A particularly virulent form of shopping mall.
Having originally come about in the early 1980's in the vicinity of Barstow, California, the outlet mall was a special kind of shopping mall:
Because it was so far from anywhere, everyone thought the prices MUST be good. And if you drove 5 hours to get there, you'd just about have to buy something.
This first outlet mall in Barstow was so successful, it made a few people very rich. Previously, the only reason for anyone not living in Barstow to get off Interstate 10 at Barstow was for a Whopper or a restroom break at the Burger King on your drive from Los Angeles to Las Vegas (or vice versa). (The Barstow Burger King was rumoured to be the most profitable Burger King in the world).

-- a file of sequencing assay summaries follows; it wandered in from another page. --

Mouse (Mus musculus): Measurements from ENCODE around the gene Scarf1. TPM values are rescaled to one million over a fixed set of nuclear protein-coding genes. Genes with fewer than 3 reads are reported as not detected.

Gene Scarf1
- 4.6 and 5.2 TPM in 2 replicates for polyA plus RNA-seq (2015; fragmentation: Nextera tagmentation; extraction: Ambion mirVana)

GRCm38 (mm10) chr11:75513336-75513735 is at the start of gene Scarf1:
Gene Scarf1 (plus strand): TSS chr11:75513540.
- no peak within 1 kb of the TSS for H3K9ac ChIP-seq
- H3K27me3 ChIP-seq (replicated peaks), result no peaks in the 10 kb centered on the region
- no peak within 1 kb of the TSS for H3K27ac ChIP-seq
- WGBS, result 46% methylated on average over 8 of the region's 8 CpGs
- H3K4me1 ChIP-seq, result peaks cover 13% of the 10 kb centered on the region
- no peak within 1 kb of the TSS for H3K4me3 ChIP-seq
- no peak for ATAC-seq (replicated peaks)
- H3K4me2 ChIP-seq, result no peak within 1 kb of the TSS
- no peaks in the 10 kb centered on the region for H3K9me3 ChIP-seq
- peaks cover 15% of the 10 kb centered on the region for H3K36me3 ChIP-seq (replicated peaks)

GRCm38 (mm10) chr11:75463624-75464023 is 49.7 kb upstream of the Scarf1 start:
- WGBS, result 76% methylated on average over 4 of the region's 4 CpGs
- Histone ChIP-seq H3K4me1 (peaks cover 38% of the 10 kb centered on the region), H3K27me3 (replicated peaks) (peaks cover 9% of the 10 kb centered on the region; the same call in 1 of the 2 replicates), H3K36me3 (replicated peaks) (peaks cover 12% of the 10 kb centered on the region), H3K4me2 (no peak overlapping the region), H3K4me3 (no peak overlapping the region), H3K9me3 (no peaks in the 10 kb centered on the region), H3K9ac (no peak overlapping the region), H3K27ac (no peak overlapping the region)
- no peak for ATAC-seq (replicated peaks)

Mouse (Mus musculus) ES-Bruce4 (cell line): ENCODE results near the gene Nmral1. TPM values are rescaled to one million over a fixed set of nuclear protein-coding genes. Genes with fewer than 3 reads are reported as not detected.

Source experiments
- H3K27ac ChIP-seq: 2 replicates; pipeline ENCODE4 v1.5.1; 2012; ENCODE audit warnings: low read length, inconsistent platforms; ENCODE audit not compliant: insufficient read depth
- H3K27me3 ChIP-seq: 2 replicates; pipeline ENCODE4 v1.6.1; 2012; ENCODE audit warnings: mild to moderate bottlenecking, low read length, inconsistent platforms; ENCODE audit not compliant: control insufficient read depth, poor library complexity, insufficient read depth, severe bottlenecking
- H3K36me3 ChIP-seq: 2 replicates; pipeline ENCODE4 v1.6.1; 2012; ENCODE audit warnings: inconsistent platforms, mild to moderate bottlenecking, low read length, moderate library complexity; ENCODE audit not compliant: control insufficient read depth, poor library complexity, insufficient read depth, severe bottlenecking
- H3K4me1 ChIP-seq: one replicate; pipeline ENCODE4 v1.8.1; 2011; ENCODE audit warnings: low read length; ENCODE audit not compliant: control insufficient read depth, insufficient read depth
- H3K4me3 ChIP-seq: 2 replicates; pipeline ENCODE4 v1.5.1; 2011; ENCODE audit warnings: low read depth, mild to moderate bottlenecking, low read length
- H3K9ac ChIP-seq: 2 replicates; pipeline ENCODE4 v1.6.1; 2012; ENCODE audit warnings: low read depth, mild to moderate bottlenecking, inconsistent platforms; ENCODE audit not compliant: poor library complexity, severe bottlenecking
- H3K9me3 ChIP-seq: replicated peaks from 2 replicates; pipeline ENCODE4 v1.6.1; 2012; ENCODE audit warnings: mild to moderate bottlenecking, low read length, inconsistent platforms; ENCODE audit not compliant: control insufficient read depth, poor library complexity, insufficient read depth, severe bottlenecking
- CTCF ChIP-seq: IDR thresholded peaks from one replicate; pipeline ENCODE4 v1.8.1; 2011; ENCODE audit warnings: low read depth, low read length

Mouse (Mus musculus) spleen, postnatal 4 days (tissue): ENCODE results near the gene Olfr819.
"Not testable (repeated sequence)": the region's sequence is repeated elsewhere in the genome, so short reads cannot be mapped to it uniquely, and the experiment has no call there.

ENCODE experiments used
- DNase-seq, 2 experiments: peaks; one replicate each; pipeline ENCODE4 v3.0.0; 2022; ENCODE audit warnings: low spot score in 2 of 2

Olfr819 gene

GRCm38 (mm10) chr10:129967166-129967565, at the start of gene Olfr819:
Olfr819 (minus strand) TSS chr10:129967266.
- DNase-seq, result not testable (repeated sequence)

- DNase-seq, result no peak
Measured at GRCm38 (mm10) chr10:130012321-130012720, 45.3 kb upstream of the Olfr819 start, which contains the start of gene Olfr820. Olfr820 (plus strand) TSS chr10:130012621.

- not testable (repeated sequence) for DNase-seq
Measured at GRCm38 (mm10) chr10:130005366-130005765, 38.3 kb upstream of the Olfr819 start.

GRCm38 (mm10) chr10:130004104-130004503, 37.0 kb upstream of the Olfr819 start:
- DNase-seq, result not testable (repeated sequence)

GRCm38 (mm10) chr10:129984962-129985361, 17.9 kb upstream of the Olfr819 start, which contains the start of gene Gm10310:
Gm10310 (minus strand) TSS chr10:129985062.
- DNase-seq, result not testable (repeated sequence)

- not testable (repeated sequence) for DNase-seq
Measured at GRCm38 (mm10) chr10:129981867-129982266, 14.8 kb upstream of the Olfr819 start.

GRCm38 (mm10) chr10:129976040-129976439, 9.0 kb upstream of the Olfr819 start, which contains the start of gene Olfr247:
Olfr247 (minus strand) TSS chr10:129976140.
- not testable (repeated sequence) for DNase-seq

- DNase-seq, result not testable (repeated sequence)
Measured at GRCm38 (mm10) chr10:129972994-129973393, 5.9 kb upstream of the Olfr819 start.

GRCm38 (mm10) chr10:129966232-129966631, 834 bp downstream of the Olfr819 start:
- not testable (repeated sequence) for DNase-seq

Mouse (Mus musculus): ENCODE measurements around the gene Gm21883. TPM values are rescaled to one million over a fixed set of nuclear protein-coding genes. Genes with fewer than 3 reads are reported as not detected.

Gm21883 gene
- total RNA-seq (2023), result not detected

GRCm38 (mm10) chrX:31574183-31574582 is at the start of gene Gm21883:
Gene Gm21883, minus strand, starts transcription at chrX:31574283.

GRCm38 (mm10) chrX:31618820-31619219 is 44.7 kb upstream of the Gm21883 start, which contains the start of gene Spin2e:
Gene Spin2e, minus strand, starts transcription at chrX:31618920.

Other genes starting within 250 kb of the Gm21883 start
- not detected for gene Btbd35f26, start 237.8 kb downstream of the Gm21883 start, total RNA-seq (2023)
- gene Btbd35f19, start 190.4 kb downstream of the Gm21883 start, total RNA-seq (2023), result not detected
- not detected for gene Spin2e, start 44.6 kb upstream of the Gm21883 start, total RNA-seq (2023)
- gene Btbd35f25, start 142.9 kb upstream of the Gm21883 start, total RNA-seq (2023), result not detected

Because of the ridiculous success of these early outlet malls, many more have sprung up in other middle-of-nowhere areas, like Costa Mesa, Wrentham, and Lee. And people still haven't figured out that the format of the outlet mall wasn't really desiged "so the savings can be passed on to you!", but maximizes profit by making people drive many miles to buy crap that would have otherwise rotted in warehouses.
Interestingly, all outlet malls appear to be of the "outdoor" design, where the connecting walkways between individual shops are open to the weather. This is unlike the vast majority of modern shopping malls that are built totally indoors - this design originated in the 1950's with Seattle's Northgate Mall, the first modern indoor shopping mall.
Yes, I did grow up in the San Fernando Valley of Southern California.